There were rumors of desecration of the host in the small town of Röttingen. A group of “Jew Killers ” went under the command of “nobilis Rintfleusch” or “King Rintfleisch” in Franconia and adjacent areas and massacred the local Jewish communities. On 20 April 1298 they burnt the Jewish citizens of Röttlingen at the stake. Rintfleisch, referred to in some sources, either as an impoverished knight or a butcher, announced that he had received from heaven a personal message and was appointed to the destroyer of all Jews .
    Thus some five thousand Jews were murdered of the Jewish communities in Rothenburg ob der Tauber, Würzburg (July 24, 1298), Nördlingen, Heideck, Bamberg and Nuremberg (August 1, 1298) .The names of many of murdered Jews are listed in the Nuremberg Historiae Memorabile.(Memorial Book)
    The Jewish community of Regensburg and Augsburg, were protected by the magistrates of those cities.
    King Albert I, had Rintfleisch arrested and eventually hanged.The cities in which Jews were killed, were sentenced to pay fines to the king.

    Comment by Herbert Stolpmann — January 19, 2012 @ 3:24 pm

    • Thank you very much for this information. I would like to add your comment to my website page on the Rothenburg ob der Tauber section that has the photos of the Jewish Memorial. I will credit you as the source of the information.

      Comment by furtherglory — January 20, 2012 @ 7:16 am

      • FG
        Thank you, following is a brief history and further background material:
        Rothenburg ob der Tauber:
        Jews were present in the early 12th century, occupying a Jewish quarter with a synagogue and cemetery and restricted to the occupation of money-lending. Under R. Meir ben Barukh (the “Maharam”; 1220-1293), the outstanding scholarly authority of the age and head of the local yeshiva, the community became a religious center for Bavarian Jewry and beyond. Persecutions in the 1280s led many Jews in Germany to leave for Eretz Israel with R. Barukh at their head. He was arrested on the way by Emperor Rudolf and imprisoned at Ensisheim in Alsace, where he died, refusing to be ransomed so as not to create a precedent. In the Rindfleisch massacres of 1298 the entire community of over 450 was slaughtered. The renewed community was again wiped out in the Black Death persecutions of 1348-49. A third community was expelled in 1397 on the charge of well poisoning and for the last time in 1519-20 at the instigation of a local cleric.
        The modern community was founded in the 1870s and grew to 115 in 1900 (total 7,923). The 45 Jews remaining in 1933 left by 1938, most for other German cities
        PS: I did take a guided tour in 1953, but this aspect nor the memorial plaques were not mentioned and could have been erected at a later stage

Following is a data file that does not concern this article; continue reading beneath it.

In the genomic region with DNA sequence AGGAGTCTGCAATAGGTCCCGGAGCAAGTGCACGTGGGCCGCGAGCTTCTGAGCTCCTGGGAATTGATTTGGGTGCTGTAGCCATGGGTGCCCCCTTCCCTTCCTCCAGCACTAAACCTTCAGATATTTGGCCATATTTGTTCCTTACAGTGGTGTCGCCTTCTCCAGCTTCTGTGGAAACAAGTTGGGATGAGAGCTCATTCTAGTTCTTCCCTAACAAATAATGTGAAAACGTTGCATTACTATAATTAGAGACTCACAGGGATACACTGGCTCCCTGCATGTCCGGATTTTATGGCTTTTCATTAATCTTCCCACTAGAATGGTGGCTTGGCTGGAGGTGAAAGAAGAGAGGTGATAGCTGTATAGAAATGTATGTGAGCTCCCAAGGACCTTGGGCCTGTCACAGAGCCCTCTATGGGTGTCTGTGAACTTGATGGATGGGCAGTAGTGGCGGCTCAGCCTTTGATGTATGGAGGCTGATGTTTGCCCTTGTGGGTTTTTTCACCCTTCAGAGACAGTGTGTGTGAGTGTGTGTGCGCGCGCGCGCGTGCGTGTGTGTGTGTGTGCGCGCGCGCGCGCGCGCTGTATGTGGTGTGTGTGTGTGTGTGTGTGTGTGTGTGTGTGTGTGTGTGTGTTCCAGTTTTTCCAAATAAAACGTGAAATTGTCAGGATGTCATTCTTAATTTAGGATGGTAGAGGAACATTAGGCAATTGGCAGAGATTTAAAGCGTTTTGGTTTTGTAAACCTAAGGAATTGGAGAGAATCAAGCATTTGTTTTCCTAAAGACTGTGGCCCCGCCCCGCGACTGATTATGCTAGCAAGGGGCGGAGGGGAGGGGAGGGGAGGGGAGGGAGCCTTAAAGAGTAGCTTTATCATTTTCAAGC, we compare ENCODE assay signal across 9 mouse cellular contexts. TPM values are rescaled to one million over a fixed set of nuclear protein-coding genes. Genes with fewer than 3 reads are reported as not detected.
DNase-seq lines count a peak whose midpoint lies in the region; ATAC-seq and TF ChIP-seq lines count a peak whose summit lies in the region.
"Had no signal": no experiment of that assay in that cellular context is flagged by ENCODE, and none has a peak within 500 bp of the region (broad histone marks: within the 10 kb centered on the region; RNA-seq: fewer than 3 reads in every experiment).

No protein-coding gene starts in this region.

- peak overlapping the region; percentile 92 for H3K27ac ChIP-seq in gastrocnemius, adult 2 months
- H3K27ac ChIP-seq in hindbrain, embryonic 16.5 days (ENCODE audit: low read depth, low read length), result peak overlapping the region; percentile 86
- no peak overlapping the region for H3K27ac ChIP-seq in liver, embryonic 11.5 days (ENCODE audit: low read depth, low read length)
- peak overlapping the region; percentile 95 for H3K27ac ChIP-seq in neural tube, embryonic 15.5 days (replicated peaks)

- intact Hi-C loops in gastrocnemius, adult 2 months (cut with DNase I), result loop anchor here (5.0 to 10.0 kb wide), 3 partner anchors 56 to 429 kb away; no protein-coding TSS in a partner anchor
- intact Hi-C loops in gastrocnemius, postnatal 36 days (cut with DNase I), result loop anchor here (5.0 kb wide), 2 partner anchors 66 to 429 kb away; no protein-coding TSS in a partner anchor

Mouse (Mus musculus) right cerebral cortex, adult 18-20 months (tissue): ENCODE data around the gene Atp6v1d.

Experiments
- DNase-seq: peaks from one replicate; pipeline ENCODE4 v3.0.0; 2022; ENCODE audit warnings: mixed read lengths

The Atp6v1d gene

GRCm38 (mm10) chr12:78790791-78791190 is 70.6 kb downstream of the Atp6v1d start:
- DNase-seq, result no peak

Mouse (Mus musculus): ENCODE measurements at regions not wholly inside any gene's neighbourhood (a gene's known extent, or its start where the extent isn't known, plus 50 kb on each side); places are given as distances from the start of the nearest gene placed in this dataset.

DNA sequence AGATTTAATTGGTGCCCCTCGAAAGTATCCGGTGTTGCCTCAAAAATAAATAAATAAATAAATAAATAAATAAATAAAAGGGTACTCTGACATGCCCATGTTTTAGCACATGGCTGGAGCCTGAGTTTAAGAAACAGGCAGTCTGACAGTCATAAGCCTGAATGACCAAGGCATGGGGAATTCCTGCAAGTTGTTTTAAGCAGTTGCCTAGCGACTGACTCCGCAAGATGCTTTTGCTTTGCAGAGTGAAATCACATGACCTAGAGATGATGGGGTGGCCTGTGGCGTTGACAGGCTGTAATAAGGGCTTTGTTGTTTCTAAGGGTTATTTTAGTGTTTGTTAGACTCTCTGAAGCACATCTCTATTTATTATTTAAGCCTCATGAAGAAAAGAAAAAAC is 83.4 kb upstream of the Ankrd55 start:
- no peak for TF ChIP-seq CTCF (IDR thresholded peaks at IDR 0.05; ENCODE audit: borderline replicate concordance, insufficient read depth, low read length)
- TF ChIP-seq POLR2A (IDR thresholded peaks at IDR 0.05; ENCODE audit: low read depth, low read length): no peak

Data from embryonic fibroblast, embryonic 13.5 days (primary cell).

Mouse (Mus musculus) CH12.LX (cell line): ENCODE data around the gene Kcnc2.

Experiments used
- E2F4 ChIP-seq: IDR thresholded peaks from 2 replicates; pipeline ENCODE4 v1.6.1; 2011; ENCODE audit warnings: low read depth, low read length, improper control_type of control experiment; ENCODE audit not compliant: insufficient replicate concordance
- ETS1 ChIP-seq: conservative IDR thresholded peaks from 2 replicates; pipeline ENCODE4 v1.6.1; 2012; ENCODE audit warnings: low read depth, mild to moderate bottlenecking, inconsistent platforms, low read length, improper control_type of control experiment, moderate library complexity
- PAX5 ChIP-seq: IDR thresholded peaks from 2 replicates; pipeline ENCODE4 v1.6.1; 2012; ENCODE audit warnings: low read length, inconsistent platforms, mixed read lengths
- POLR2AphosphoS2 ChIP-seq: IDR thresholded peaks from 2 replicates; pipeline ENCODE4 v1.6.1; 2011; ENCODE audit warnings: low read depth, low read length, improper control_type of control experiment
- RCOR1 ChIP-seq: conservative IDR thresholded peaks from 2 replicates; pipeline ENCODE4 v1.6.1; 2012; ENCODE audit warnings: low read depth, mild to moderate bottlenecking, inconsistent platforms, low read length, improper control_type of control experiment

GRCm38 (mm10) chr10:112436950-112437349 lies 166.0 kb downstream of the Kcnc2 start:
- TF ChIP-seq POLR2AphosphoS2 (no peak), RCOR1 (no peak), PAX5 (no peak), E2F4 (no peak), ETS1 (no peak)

Comment by Herbert Stolpmann — January 23, 2012 @ 2:05 pm

      • F.G. A late entry:
        The first High Commissioner to post war Germany was John J.McCloy, who had apparently visited Rothenburg ob der Tauber as a student or has heard about it that it that it was one of the few remaining cities with remnants since the 13th century and had no military targets, it is said of him that he saved the city from bombing. Furthermore during the Auschwitz Bombing debate he declared In the early 1970s, he himself “could no more order a bombing attack on Auschwitz than order a raid on Berlin”. However, while in the field with General Jacob L. Devers, advancing eastward through Germany in early 1945, a “suggestion” from McCloy resulted in Devers’ Army bypassing and sparing the historic Romantic Road town of Rothenburg ob der Tauber. For his action, McCloy was later made an honorary citizen of the town.

        Comment by Herbert Stolpmann — March 18, 2013 @ 9:07 pm

  2. Yes, there is such a chamber, letter C, in official report as IV which has one door which open into chamber, and one door which open out. This room has also window (photo is on your website too) this chamber has shape of letter L. Doors are wooden.

    You can see David Cole to operate this ridiculous absurd “homicidal gas chamber” door in chamber IV/C

    Here is photo of gaschamber with door which really opens into gas chamber (the same door from Cole´s video)
    http://img190.imageshack.us/img190/9571/77828016.jpg

    Yes, it will be better to correct it, because the corpses would block the door which open inward, but this is not issue of gas chamber A/III with that big sign inside, but this is problem of gas chamber C/IV

    Comment by Bob — January 19, 2012 @ 1:25 pm

    • Sorry, something is wrong, I didn´t know that videos are directly streamed here. Move slider to 11m 58s to see door into gas chamber.

      Comment by Bob — January 19, 2012 @ 1:27 pm

      • Thanks for pointing this out. I do remember that door. There is a wooden floor on the other side of the door that I recognize. I also remember the L shape of the rooms. Which room on Pressac’s diagram is the room that has another small room inside it where an SS man allegedly stood and watched the prisoners die?

        Comment by furtherglory — January 20, 2012 @ 7:23 am

        • No problem, so this door are the one which opens into gas chamber, door on your webpages don´t open into gas chamber.